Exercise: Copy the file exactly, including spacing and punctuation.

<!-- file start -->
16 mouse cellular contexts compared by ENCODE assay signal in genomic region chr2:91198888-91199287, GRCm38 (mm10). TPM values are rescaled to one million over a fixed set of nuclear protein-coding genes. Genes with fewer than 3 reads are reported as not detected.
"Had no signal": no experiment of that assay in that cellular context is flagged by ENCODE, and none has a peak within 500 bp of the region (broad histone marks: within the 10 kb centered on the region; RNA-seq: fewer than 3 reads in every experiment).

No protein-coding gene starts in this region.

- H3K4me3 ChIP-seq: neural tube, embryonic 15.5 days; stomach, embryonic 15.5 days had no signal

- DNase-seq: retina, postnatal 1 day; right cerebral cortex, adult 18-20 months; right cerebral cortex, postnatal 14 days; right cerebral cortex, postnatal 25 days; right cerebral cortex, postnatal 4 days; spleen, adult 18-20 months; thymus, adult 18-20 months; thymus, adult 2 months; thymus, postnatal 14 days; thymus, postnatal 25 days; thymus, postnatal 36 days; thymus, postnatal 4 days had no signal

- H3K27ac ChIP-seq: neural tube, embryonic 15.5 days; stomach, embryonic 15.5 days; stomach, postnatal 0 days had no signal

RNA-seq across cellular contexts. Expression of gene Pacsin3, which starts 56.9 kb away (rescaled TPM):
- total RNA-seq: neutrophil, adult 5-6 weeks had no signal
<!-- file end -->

16 mouse cellular contexts compared by ENCODE assay signal in genomic region chr2:91198888-91199287, GRCm38 (mm10). TPM values are rescaled to one million over a fixed set of nuclear protein-coding genes. Genes with fewer than 3 reads are reported as not detected.
"Had no signal": no experiment of that assay in that cellular context is flagged by ENCODE, and none has a peak within 500 bp of the region (broad histone marks: within the 10 kb centered on the region; RNA-seq: fewer than 3 reads in every experiment).

No protein-coding gene starts in this region.

- H3K4me3 ChIP-seq: neural tube, embryonic 15.5 days; stomach, embryonic 15.5 days had no signal

- DNase-seq: retina, postnatal 1 day; right cerebral cortex, adult 18-20 months; right cerebral cortex, postnatal 14 days; right cerebral cortex, postnatal 25 days; right cerebral cortex, postnatal 4 days; spleen, adult 18-20 months; thymus, adult 18-20 months; thymus, adult 2 months; thymus, postnatal 14 days; thymus, postnatal 25 days; thymus, postnatal 36 days; thymus, postnatal 4 days had no signal

- H3K27ac ChIP-seq: neural tube, embryonic 15.5 days; stomach, embryonic 15.5 days; stomach, postnatal 0 days had no signal

RNA-seq across cellular contexts. Expression of gene Pacsin3, which starts 56.9 kb away (rescaled TPM):
- total RNA-seq: neutrophil, adult 5-6 weeks had no signal